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The Golem of Jewish Prague

When we think of Czech history we think of Czechs and Austrians, of Catholics and Protestants.  But there was also a large Jewish population in the Czech Lands.  In fact, from the Middle Ages onward the Czech Lands were the home of a prosperous Jewish community.

The Jewish population of the Czech Lands was part of the Jewish community of Central Europe, and as such it suffered many of the hardships common to the Jews of neighboring lands.  There were occasional pogroms, massacres and expulsions, but the Jews always returned to the Czech Lands because they were a good place to live, and their numbers were augmented by Jewish immigrants from less tolerant regions.

The history and culture of Bohemian, Moravian and Silesian Jews, then, are the history and culture of the Jewish community of Central Europe.  And one of the most prominent Prague Jews became legendary throughout the region.

Judah Loew (Jehuda Loew ben Bezalel) was born in Poznan, Poland, in the 1520’s, to a prominent Jewish family from Germany.  From 1553 to 1573 he was the rabbi of the Jewish community in Mikulov, Moravia.  Eventually he became the chief rabbi in Prague.

After Rabbi Loew’s death an eerie legend grew up about him.  Supposedly he created a giant, soulless man from the clay of the bank of the Vltava River.  This being, which is known as the golem, was bound to serve Rabbi Loew by protecting the Jewish community of Prague from the machinations of its would-be evil-doers.  Loew communicated with the golem by writing instructions on a slip of paper and then placing the paper in the golem’s mouth.

There are many stories about Rabbi Loew and the golem.  The following story illustrates the ever-present precarious situation of the Jews in Christian Europe, as well as the role of the golem.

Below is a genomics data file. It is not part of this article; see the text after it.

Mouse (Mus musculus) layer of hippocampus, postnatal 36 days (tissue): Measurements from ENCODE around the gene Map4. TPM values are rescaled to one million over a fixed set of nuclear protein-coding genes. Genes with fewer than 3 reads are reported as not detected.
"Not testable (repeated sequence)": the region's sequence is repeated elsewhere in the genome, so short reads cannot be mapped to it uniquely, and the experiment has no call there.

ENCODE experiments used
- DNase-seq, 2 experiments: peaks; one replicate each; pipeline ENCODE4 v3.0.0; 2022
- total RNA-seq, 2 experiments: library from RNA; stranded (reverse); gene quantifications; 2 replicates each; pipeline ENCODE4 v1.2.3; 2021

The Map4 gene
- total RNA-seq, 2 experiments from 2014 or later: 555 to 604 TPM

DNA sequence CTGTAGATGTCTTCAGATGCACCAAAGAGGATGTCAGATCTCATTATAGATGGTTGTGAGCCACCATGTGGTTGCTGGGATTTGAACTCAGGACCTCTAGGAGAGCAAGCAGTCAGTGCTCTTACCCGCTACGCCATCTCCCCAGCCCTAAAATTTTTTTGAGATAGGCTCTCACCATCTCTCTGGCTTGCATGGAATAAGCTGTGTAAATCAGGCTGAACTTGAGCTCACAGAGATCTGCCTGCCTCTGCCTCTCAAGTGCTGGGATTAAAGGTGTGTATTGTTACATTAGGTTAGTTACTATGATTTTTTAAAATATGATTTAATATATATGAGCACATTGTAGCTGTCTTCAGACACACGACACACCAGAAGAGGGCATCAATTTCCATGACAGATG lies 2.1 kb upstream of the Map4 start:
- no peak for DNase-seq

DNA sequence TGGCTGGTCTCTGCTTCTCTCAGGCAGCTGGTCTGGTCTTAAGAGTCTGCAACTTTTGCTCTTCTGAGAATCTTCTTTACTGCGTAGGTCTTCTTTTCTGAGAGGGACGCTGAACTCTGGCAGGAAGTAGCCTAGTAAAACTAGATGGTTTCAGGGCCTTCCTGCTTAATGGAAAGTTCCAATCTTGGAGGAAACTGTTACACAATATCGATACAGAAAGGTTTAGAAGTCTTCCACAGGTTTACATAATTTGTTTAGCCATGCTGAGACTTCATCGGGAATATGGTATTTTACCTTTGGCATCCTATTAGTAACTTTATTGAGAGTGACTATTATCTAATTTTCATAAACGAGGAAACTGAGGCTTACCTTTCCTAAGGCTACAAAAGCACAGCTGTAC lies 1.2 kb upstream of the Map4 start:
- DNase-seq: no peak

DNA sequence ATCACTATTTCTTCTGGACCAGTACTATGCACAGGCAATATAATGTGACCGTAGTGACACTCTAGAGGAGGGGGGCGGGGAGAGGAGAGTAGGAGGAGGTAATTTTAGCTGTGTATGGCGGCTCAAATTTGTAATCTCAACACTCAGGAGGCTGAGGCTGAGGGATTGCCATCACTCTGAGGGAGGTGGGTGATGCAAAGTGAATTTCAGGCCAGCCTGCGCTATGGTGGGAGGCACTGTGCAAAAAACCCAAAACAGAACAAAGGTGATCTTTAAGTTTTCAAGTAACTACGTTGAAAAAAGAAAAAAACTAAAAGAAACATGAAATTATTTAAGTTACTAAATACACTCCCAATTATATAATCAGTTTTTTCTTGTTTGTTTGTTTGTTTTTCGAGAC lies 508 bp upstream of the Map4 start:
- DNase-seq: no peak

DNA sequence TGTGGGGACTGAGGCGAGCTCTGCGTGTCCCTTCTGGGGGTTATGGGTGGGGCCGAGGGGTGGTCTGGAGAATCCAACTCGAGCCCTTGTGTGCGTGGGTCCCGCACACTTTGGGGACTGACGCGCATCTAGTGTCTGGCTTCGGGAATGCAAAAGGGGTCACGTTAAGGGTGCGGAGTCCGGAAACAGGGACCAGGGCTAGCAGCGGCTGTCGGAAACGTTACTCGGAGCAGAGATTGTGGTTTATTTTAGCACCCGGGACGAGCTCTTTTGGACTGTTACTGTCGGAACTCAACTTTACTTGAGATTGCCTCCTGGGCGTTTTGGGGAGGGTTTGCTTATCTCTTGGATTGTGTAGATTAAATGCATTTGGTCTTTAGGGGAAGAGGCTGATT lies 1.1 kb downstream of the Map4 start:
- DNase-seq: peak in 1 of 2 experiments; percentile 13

There was in Prague a certain butcher who owed a wealthy Jewish merchant a large sum of money.  The butcher saw no way that he could pay the money back, so he hatched a plot to implicate the merchant in a hideous crime.

There were people in those days who believed that the Jews sacrificed Christian children and used their blood in their religious ceremonies, especially at the time of Passover.  Such ignorance and bigotry were at the root of many a pogrom in Christian Europe.

Just before Passover the butcher stole the corpse of a recently buried Christian girl from a local cemetery.  He wrapped her in a Jewish prayer cloth and then hid her in the carcass of a slaughtered animal.  He then set out for the house of the wealthy Jew to whom he owed the money.  He was going to hide the body in the merchant’s cellar, and then denounce him to the police for sacrificing a Christian child.  The merchant would be tried and executed, and the butcher would be off the hook, so to speak.

What the butcher did not know was that Rabbi Loew had instructed the golem to roam the streets of the ghetto at night to keep an eye out for anything strange.  When the golem saw a stranger trying to carry the carcass of a dead animal into the cellar of the wealthy merchant in the dark of night, he grabbed the butcher, tied him up, and carried him and the animal carcass to the authorities.  The girl’s body was found and the butcher confessed his evil plot.  The rich merchant was saved from certain death and the Jewish community of Prague was spared a possible pogrom.

Rabbi Loew died in 1609, and he was buried in Prague’s old Jewish cemetery.  Today it is a custom in Prague to write a wish on a piece of paper and slip it through a crack into Rabbi Loew’s tomb.  Supposedly the wish will come true.

– Robert Janak

“The Golem of Jewish Prague,” printed in the series Czech Connections, Cesky Hlas (Newsletter of the Czech Heritage Society of Texas), August 1997, pages 7-8.

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